Facebook ads are a sure-fire thing, right? I’m sure that you have heard the countless success stores and the world and its hamster seem to be doing it right and hitting the jackpot…. everyone apart from you, you feel.

You have created the best Facebook advert ever and have already daydreamed of people coming to flock to your sales page in droves. After crafting your masterpiece, you hit publish and then sit and wait for the magic to happen…and wait…and not a thing! It’s all been a majestic flop. The campaign has ended you are wondering what the hell has happened and why the Fail Fairy has come to bite you on the ass.

Believe me when I say I have probably committed every single one of them and more in the early days, so don’t feel bad. Some have even made me want to hide in shame they were so epically terrible! But to fail is to learn, and boy did I learn! The upside is that my clients have benefited off the back of my mistakes and had a giggle at my expense when I warn of my cautionary tales.

Before you throw in the towel and vow to forever avoid Facebook ads like an annoying ex, consider these common mistakes which show where you may have gone wrong and finally turn failure into success

Wrong Audience

Facebook boasts a number of 1 billion daily active users and knows a scary but impressive amount of information about its users. It’s the only platform where you can advertise to a precise audience, that’s pretty neat! With all those people, surely you should attract anyone who may be interested? You can, but precision is key.

Because you can pinpoint the audience you want to target, it pays to take advantage of this feature!

For example, a children’s bookseller would not fare well to just target people who read books, that is calling out a majority of people and not everyone is interested in children’s books. Remember there are different types, categories and niches.

Instead look at your target audience and narrow it down getting into the granular detail like they are your best friend; who is most likely to be interested in your product? What books do they like to read (or listen to if it’s audio books), Where do they live? Their age? Are they male or female? What products do they usually buy? Do they go mad for collector editions? How much do they spend? Who do they admire? (Hint: parents of children of a certain age!). We can go on. Write down as much points as you possibly can and use this to make your targeting more precise.


Looks definitely count in the world of Facebook! On an individuals news feed there are hundreds if not thousands of images and videos at any one time that they are scrolling through. You are competing with every single of those. Insipid washed out images, bootleg looking shots or even images that make absolutely no sense to your audience will not do. It needs to be colourful and eye-catching and original. It also has to be relevant to your message and the product or service you are selling. If a video can be added, even better.

Also make sure that it does not offend or turn people off! If anyone marks it as spam or offensive this greatly reduces the chance of your ad being seen.

No call to action

Your ad has it all and you have a prospective buyer hook line and sinker…but wait, no call to action! It’s like being chosen for your dream job based upon your CV and not leaving any contact information on there. Your buyer will not hunt around for the call to action, they would already be off to the next thing.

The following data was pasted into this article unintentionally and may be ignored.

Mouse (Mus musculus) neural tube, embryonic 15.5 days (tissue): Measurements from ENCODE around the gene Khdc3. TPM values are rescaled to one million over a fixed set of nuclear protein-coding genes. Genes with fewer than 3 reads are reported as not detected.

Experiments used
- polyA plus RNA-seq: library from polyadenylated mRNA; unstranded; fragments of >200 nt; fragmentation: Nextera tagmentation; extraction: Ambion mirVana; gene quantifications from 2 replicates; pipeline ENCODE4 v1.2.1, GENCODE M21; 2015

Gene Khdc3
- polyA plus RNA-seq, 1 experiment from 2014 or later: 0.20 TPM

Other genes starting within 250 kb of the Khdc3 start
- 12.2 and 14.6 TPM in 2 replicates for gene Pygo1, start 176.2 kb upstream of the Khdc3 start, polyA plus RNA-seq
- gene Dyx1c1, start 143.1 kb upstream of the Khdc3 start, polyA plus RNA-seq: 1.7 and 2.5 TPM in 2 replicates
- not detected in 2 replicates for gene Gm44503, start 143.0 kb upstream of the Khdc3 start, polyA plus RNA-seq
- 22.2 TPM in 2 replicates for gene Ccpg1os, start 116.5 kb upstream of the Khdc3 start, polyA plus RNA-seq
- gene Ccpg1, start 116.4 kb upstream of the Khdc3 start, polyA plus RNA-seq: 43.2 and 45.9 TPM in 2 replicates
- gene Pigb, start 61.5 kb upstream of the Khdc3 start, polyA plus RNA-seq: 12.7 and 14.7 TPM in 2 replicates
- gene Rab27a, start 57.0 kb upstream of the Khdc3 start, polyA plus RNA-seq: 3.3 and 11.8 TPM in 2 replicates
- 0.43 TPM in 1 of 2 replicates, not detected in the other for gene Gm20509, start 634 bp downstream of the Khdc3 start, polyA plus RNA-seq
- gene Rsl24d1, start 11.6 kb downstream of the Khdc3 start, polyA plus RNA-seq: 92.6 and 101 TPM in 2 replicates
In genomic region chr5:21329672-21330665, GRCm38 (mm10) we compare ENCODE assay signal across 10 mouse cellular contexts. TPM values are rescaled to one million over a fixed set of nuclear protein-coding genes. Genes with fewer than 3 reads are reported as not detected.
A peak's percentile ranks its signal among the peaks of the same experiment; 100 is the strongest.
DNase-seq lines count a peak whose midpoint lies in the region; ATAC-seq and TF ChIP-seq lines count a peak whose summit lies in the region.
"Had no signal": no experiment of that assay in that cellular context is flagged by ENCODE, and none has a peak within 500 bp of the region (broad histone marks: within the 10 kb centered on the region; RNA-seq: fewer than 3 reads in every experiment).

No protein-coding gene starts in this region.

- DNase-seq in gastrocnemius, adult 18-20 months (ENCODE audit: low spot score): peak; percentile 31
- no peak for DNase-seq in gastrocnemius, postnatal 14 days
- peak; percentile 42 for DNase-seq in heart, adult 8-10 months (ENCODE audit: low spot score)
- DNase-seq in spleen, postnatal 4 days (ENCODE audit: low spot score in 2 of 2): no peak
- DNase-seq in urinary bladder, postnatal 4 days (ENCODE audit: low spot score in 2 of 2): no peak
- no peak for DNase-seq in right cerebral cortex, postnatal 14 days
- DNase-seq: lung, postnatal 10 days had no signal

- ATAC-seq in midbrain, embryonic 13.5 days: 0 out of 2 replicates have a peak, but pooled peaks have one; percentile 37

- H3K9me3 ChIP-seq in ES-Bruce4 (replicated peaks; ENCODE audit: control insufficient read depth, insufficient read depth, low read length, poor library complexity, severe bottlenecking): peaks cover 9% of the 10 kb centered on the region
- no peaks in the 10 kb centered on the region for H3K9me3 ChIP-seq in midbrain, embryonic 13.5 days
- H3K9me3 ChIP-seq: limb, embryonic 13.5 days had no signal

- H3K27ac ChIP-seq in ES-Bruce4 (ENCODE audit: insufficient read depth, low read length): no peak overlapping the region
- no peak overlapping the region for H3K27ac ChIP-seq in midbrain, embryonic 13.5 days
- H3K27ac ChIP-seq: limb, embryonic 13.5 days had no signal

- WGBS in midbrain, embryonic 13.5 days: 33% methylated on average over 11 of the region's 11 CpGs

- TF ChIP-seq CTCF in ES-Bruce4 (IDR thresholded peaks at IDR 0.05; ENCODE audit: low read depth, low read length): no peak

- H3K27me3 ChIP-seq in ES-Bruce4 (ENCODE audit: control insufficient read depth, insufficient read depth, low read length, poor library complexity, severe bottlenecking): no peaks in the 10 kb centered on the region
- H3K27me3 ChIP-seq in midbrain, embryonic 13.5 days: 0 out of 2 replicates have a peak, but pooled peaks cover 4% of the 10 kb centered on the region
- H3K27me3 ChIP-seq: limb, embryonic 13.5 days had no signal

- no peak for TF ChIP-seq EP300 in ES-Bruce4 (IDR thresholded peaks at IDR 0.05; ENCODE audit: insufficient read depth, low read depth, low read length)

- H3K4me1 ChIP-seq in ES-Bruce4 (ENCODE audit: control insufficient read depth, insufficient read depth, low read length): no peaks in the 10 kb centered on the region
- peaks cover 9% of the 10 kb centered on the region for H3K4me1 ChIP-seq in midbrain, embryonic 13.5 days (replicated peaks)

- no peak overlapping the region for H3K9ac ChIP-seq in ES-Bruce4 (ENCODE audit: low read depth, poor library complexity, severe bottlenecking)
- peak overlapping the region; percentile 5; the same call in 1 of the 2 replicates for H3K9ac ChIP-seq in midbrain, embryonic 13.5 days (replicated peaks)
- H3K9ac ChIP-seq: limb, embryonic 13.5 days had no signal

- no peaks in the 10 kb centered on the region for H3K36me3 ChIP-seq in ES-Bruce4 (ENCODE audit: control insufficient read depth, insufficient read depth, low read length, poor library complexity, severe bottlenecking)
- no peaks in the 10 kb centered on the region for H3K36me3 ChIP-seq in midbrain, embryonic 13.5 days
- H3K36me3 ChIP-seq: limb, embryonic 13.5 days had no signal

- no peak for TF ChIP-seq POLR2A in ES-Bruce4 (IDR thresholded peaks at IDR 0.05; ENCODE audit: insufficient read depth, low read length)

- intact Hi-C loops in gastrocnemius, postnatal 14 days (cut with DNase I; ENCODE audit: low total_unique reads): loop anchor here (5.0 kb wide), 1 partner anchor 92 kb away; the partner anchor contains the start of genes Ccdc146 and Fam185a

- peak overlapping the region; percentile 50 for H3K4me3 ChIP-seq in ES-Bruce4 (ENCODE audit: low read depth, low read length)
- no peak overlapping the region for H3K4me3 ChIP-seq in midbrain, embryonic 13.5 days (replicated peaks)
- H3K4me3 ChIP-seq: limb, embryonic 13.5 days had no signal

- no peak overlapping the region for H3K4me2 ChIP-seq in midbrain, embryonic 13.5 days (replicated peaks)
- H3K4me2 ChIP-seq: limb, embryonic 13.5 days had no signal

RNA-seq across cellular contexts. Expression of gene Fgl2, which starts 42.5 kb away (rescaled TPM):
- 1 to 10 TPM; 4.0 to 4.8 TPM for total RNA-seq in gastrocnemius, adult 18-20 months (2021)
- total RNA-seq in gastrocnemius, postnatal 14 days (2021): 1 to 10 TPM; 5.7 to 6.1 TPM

If you want the audience to take a next step, you need to tell them!

Using wrong objectives

Like the point above, next to using no call to action is using the wrong call to action. If you want sales, why are you asking the audience to like your page or learn more?

Facebook has made it easy when building your advert as you can use a specific objective best suited for the outcome you want to achieve.

Think about your desired outcome for that specific ad; it might be to send traffic to your website, generate leads or even boost awareness of your brand. Facebook will then optimise your ad for that particular objective.

Salesy headline

There are two main reasons why people use social media; to find information (particularly a solution to a problem) and to be entertained. They are not joining Facebook with the main intention of being sold to, the majority actually dislike it.

So when your post comes up asking for sales with the subtlety of a dodgy used car salesman who masquerades as a town crier at weekends. It’s frankly annoying, especially if they are not in the mood to buy and just want to catch up on the latest news of great-aunt Annie’s drunken antics.

Instead think about tailoring your message to how it would benefit your audience. Would it make them run faster, smarter, slimmer, look like a million dollars or be the envy of their peers? Remember, be the solution to their problem!

People are not ready to buy

This ties in with the salesy headline. If people do not know your brand from Adam, they are unlikely to buy anything from you, no matter how great your service or product is. It would be weird if in real life the first thing you did upon introduction to someone new is ask them for money. It’s the same in the ‘virtual’ world. You have to build relationships with your prospective buyer and get to know each other so that they like you and build trust.

Broken links

Possibly one of the biggest fails of all! You may have the perfect ad that looks great, the message is off the chain, the call to action has more clicks than a poetry beat club but….the link is broken and leads to a void of nothingness or worse, something totally unrelated to your ad if you have accidentally put in the wrong URL (the horror!). Always test your link before you publish your ad!

Let me know if you have been guilty of any of these sins or any other Facebook ad sin. Like confession, you will feel better after as you are not the only one!